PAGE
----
Take two drivers, Scott and Dave, both 24 years old with identical driving records. They work in the same occupation, both drive about 10,000 miles a year and have passed advanced driving courses. Neither is married, they live alone and drive the exact same make, model and year of car. They even insure their car's through the same broker with the same options. Whilst both drivers appear to be an insurers dream, Scott pays £315 annually to insure his vehicle, while Dave only parts with £233 for his.
What is Dave doing to save £87 a year on his motor insurance? He’s found himself a flat in Leeds, that’s all. Scott, on the other hand, lives in East London where car insurance rates average the highest in the UK. Scott’s unwittingly living in one of the UK’s major car insurance blackspots.
How does location affect your premiums?
All insurance is based upon risk and insurers take many things into account when setting your premiums. Two of these factors are the relative risk of parking your car at your residence and the number of claims made by policyholders who live in your area. These and other factors combine to determine the risk of loss or damage to a car and therefore impact on the level of premium you’ll pay. Research carried out by Moneysupermarket in 2007 backs this up revealing that premiums are highest in East London and lowest in Dundee.
Whilst more rural areas typically carry lower premium rates for motor insurance than towns and cities, it’s not a hard and fast rule. Even if you live in a country town with low levels of car crime, for instance, your premiums won’t necessarily reflect that if the rate and value of accident settlements insurers have to pay increases.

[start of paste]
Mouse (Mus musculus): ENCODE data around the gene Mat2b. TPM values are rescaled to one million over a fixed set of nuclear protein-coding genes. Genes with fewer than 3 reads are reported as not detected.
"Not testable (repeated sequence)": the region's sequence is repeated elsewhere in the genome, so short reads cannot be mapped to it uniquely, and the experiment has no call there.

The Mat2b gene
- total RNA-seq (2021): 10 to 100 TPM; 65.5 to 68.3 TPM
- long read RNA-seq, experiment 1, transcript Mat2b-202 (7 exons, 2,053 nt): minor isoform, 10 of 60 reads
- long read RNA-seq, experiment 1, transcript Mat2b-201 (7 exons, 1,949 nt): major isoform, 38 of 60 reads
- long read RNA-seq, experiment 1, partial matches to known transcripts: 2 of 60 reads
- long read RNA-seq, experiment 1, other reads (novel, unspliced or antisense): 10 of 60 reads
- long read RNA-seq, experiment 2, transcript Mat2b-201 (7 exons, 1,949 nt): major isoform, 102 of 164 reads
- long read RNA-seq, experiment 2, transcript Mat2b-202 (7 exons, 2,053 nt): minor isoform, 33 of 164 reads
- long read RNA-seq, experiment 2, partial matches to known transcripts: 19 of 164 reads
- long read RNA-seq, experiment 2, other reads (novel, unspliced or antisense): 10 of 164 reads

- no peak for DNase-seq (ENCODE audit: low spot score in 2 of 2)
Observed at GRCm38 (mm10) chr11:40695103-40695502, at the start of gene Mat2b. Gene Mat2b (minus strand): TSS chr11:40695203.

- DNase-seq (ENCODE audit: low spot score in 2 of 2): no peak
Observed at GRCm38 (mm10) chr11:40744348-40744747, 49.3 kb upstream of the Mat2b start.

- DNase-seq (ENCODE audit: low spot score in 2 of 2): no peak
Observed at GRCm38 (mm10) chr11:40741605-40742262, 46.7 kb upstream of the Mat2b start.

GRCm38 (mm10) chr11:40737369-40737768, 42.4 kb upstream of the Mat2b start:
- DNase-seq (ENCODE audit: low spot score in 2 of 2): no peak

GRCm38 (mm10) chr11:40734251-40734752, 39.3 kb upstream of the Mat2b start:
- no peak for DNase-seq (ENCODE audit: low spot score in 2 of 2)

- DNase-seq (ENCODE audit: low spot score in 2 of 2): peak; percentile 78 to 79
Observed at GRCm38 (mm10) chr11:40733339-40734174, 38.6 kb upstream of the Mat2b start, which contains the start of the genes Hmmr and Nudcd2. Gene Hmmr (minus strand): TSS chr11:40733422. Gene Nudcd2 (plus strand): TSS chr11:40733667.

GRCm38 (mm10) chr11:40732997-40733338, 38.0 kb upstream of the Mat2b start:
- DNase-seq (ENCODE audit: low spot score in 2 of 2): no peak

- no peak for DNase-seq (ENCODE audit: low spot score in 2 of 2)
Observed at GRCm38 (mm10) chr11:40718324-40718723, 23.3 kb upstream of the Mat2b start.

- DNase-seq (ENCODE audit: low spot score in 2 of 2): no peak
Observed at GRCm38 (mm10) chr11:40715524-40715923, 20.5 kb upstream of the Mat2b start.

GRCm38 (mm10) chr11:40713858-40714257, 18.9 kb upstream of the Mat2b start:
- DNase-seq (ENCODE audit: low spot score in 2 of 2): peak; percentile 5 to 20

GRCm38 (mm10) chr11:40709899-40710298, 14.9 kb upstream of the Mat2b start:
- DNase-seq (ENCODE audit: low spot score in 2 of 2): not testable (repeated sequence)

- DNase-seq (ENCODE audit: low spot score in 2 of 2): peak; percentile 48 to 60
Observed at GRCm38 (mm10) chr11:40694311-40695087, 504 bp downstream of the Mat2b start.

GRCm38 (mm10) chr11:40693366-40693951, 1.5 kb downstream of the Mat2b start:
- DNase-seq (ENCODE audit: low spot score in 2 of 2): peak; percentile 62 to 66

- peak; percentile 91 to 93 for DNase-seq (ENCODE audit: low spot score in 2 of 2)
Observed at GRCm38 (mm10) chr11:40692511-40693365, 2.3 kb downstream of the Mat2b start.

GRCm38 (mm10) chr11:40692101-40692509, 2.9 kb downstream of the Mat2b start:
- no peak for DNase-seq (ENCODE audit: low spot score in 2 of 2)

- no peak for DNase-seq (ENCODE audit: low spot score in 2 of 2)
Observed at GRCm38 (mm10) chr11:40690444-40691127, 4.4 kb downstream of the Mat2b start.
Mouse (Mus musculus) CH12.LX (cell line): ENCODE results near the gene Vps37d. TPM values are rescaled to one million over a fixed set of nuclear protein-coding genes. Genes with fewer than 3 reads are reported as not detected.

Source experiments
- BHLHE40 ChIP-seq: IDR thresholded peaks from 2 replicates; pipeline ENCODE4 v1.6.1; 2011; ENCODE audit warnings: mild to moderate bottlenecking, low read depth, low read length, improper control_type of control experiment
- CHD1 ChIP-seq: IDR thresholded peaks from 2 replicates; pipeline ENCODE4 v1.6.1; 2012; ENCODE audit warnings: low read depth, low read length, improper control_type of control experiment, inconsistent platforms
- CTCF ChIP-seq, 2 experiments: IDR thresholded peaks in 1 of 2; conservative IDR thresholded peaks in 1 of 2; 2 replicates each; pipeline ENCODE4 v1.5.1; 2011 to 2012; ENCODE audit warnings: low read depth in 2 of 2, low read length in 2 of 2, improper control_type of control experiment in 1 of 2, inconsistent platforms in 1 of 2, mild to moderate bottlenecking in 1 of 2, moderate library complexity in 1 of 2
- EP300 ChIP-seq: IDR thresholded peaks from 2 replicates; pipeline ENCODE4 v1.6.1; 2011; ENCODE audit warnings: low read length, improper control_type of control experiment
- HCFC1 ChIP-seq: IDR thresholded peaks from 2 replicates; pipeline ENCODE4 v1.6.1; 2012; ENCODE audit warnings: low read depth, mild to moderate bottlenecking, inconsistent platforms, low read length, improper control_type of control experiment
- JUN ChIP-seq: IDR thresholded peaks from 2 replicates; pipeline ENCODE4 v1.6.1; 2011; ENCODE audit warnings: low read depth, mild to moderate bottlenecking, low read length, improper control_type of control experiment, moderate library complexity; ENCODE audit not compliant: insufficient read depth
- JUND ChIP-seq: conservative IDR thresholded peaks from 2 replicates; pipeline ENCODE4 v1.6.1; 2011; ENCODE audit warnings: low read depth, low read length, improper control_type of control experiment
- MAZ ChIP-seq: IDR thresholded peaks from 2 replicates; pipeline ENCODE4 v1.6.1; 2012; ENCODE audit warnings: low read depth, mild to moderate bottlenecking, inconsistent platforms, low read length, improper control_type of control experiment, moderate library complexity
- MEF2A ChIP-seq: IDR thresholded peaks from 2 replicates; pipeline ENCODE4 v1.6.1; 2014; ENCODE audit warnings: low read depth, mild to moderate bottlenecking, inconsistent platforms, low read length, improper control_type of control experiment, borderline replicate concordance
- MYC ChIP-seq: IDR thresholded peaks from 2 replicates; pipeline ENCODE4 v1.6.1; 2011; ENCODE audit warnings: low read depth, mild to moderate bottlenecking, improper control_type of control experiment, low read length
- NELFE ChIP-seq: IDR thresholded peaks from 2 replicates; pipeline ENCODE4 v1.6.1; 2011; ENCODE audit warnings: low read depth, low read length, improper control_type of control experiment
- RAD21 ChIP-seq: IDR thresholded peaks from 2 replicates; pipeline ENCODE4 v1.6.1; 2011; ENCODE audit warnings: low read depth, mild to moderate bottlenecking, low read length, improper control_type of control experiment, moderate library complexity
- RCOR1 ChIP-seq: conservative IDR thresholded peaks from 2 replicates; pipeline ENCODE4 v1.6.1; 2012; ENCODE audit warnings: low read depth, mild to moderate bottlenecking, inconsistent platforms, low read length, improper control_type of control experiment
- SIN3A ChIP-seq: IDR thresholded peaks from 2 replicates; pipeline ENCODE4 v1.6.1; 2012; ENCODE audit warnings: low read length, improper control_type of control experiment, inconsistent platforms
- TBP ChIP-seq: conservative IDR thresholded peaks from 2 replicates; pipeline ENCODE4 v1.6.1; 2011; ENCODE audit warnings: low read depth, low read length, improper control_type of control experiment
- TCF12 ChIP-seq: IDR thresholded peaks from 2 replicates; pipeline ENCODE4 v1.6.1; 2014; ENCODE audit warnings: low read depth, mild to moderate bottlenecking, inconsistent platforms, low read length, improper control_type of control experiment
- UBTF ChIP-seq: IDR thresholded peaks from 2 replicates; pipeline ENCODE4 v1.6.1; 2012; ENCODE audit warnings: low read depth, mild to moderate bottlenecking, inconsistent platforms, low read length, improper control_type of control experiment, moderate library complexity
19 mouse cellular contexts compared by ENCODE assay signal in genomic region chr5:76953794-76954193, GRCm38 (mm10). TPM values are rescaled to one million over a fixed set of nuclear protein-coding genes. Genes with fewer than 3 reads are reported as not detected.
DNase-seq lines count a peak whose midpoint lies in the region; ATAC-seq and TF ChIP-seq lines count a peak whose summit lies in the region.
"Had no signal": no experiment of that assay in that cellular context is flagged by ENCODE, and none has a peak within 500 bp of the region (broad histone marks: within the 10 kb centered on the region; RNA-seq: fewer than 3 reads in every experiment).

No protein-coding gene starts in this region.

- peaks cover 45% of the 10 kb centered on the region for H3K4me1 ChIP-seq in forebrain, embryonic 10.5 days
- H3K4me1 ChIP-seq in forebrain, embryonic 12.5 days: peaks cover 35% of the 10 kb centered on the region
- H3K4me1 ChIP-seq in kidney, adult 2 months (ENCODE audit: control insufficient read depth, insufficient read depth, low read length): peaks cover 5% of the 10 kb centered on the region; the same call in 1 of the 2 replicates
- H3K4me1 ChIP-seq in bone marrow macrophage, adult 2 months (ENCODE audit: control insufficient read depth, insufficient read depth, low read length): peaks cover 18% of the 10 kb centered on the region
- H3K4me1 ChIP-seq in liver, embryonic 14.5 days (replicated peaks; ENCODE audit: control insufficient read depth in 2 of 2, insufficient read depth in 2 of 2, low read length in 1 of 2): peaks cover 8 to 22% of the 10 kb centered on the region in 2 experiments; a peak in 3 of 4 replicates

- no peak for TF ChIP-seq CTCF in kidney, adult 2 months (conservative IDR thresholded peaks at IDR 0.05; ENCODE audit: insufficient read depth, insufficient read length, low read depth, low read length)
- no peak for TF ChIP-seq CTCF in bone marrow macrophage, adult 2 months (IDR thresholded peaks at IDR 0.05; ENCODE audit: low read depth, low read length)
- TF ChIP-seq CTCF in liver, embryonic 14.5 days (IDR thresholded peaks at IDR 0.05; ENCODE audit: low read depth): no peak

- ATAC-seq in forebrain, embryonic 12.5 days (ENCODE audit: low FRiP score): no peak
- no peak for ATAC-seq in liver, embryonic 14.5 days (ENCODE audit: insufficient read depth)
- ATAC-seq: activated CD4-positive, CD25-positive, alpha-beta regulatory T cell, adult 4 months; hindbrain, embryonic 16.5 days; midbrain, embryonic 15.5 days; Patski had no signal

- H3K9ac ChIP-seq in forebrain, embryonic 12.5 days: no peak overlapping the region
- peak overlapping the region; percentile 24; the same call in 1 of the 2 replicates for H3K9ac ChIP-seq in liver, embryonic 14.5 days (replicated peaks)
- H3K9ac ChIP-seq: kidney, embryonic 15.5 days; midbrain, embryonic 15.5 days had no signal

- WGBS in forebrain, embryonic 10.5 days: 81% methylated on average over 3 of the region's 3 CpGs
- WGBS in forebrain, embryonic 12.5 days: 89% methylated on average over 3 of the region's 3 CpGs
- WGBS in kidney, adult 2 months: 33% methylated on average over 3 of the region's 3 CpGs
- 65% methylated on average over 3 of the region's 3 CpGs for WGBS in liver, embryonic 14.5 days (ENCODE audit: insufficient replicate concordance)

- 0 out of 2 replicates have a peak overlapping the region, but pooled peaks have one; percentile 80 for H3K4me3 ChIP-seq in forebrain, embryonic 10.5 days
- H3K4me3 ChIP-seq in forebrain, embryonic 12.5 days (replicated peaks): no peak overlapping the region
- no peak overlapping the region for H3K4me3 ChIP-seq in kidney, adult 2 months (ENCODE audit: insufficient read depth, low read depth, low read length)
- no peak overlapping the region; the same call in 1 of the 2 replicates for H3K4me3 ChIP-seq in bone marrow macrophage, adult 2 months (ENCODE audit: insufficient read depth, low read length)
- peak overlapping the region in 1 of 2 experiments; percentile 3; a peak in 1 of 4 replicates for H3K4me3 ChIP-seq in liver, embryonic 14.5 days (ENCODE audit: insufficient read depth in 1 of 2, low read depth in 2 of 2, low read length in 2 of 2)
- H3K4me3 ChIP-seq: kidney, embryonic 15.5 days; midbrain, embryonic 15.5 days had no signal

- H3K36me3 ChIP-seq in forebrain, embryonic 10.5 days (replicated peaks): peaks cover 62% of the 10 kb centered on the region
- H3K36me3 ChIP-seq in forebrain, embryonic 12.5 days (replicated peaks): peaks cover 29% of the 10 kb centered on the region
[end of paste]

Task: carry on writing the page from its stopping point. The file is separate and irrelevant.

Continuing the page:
So where are you likely to pay the most to insure your car in the UK? Here’s a list based on research from Moneysupermarket in 2007 comparing quotes to insure a 2001 Ford Focus (parked on a drive) for a 25-45 year old with 5+ years NCD, no convictions and a £100-£250 voluntary excess.
If you live in an area where risks are statistically lower, then you’ll pay lower premiums. How much lower? Here’s a list of the cheapest towns and cities for car insurance in the UK based on the same quote profile above.
As long as insurers continue to load premiums on “high-risk” urban areas, car insurance costs in areas like East London and Manchester will keep rising, while areas such as Dundee and Aberdeen will stay at the bottom of premium league tables.
Take control of your premiums
No matter where you live, shopping around is still the best way to take back some control over your car insurance premiums. As many insurers weight certain risk factors differently, which can also change from year to year, some strategic shopping really can get you a better deal at renewal time.
A good way to compare your current policy with as much of the market as possible is to use at least two price comparison sites that also allow you to compare policy features. However, make sure you are comparing like with like and bear in mind that some sites make assumptions which could affect the accuracy of the quotes returned. Tesco Compare and Gocompare guarantee the accuracy of their quotes and also offer varying degrees of policy comparison as part of their quotation process, although you should confirm the full cover details before completing any purchase. A relatively new entrant to the financial comparison market is Insurance.co.uk which claims to compare price, policy benefits and service in as little as four screens.
An alternative is to take your shortlist of insurers from the comparison sites and head over to find.co.uk where you can compare detailed policy information provided by Defaqto, the independent research company.
PLEASE NOTE: The guidance published in this article is for information only and does not constitute financial advice or a recommendation of any particular car insurance product or company. If you are in any doubt please consult an independent insurance adviser. A database of advisers in your area is available at www.unbiased.co.uk
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